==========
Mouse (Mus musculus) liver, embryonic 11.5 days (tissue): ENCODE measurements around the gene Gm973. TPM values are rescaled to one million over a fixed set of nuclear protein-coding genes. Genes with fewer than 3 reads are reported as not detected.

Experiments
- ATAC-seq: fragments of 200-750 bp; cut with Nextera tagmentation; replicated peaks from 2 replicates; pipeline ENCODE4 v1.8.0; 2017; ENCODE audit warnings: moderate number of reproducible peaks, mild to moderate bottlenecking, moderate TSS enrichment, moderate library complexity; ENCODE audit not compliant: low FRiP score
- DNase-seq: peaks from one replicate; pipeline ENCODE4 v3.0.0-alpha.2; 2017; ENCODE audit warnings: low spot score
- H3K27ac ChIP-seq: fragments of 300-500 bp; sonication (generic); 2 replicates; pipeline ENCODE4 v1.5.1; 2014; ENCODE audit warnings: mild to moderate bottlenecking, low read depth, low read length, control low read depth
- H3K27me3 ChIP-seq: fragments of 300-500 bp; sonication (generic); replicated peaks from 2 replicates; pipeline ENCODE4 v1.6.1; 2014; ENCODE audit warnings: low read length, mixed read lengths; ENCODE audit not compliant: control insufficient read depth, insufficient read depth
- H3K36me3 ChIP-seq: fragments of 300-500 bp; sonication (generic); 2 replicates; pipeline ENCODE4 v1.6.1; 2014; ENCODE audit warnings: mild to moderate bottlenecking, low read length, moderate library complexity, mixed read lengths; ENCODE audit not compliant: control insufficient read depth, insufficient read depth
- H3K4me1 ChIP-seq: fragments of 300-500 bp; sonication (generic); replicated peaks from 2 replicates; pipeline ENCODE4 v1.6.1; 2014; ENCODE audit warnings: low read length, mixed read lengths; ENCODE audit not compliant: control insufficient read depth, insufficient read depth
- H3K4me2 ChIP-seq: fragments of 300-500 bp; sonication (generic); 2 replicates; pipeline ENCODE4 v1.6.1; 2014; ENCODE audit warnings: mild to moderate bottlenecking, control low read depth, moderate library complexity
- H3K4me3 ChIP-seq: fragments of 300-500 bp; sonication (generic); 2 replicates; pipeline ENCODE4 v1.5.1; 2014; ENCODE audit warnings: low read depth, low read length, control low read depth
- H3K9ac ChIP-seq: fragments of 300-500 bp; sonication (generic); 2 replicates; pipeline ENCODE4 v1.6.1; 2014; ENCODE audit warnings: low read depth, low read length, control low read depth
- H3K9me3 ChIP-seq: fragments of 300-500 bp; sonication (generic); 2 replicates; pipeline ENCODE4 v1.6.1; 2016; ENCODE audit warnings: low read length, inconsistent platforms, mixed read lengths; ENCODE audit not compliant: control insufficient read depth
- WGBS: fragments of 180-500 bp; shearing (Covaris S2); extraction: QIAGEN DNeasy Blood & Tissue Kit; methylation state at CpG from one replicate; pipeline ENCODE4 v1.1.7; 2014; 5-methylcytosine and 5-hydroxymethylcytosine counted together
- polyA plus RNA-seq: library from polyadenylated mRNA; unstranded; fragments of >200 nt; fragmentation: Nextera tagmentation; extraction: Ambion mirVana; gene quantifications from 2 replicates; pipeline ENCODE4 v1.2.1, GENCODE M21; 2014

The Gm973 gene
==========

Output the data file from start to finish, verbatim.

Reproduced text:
Mouse (Mus musculus) liver, embryonic 11.5 days (tissue): ENCODE measurements around the gene Gm973. TPM values are rescaled to one million over a fixed set of nuclear protein-coding genes. Genes with fewer than 3 reads are reported as not detected.

Experiments
- ATAC-seq: fragments of 200-750 bp; cut with Nextera tagmentation; replicated peaks from 2 replicates; pipeline ENCODE4 v1.8.0; 2017; ENCODE audit warnings: moderate number of reproducible peaks, mild to moderate bottlenecking, moderate TSS enrichment, moderate library complexity; ENCODE audit not compliant: low FRiP score
- DNase-seq: peaks from one replicate; pipeline ENCODE4 v3.0.0-alpha.2; 2017; ENCODE audit warnings: low spot score
- H3K27ac ChIP-seq: fragments of 300-500 bp; sonication (generic); 2 replicates; pipeline ENCODE4 v1.5.1; 2014; ENCODE audit warnings: mild to moderate bottlenecking, low read depth, low read length, control low read depth
- H3K27me3 ChIP-seq: fragments of 300-500 bp; sonication (generic); replicated peaks from 2 replicates; pipeline ENCODE4 v1.6.1; 2014; ENCODE audit warnings: low read length, mixed read lengths; ENCODE audit not compliant: control insufficient read depth, insufficient read depth
- H3K36me3 ChIP-seq: fragments of 300-500 bp; sonication (generic); 2 replicates; pipeline ENCODE4 v1.6.1; 2014; ENCODE audit warnings: mild to moderate bottlenecking, low read length, moderate library complexity, mixed read lengths; ENCODE audit not compliant: control insufficient read depth, insufficient read depth
- H3K4me1 ChIP-seq: fragments of 300-500 bp; sonication (generic); replicated peaks from 2 replicates; pipeline ENCODE4 v1.6.1; 2014; ENCODE audit warnings: low read length, mixed read lengths; ENCODE audit not compliant: control insufficient read depth, insufficient read depth
- H3K4me2 ChIP-seq: fragments of 300-500 bp; sonication (generic); 2 replicates; pipeline ENCODE4 v1.6.1; 2014; ENCODE audit warnings: mild to moderate bottlenecking, control low read depth, moderate library complexity
- H3K4me3 ChIP-seq: fragments of 300-500 bp; sonication (generic); 2 replicates; pipeline ENCODE4 v1.5.1; 2014; ENCODE audit warnings: low read depth, low read length, control low read depth
- H3K9ac ChIP-seq: fragments of 300-500 bp; sonication (generic); 2 replicates; pipeline ENCODE4 v1.6.1; 2014; ENCODE audit warnings: low read depth, low read length, control low read depth
- H3K9me3 ChIP-seq: fragments of 300-500 bp; sonication (generic); 2 replicates; pipeline ENCODE4 v1.6.1; 2016; ENCODE audit warnings: low read length, inconsistent platforms, mixed read lengths; ENCODE audit not compliant: control insufficient read depth
- WGBS: fragments of 180-500 bp; shearing (Covaris S2); extraction: QIAGEN DNeasy Blood & Tissue Kit; methylation state at CpG from one replicate; pipeline ENCODE4 v1.1.7; 2014; 5-methylcytosine and 5-hydroxymethylcytosine counted together
- polyA plus RNA-seq: library from polyadenylated mRNA; unstranded; fragments of >200 nt; fragmentation: Nextera tagmentation; extraction: Ambion mirVana; gene quantifications from 2 replicates; pipeline ENCODE4 v1.2.1, GENCODE M21; 2014

The Gm973 gene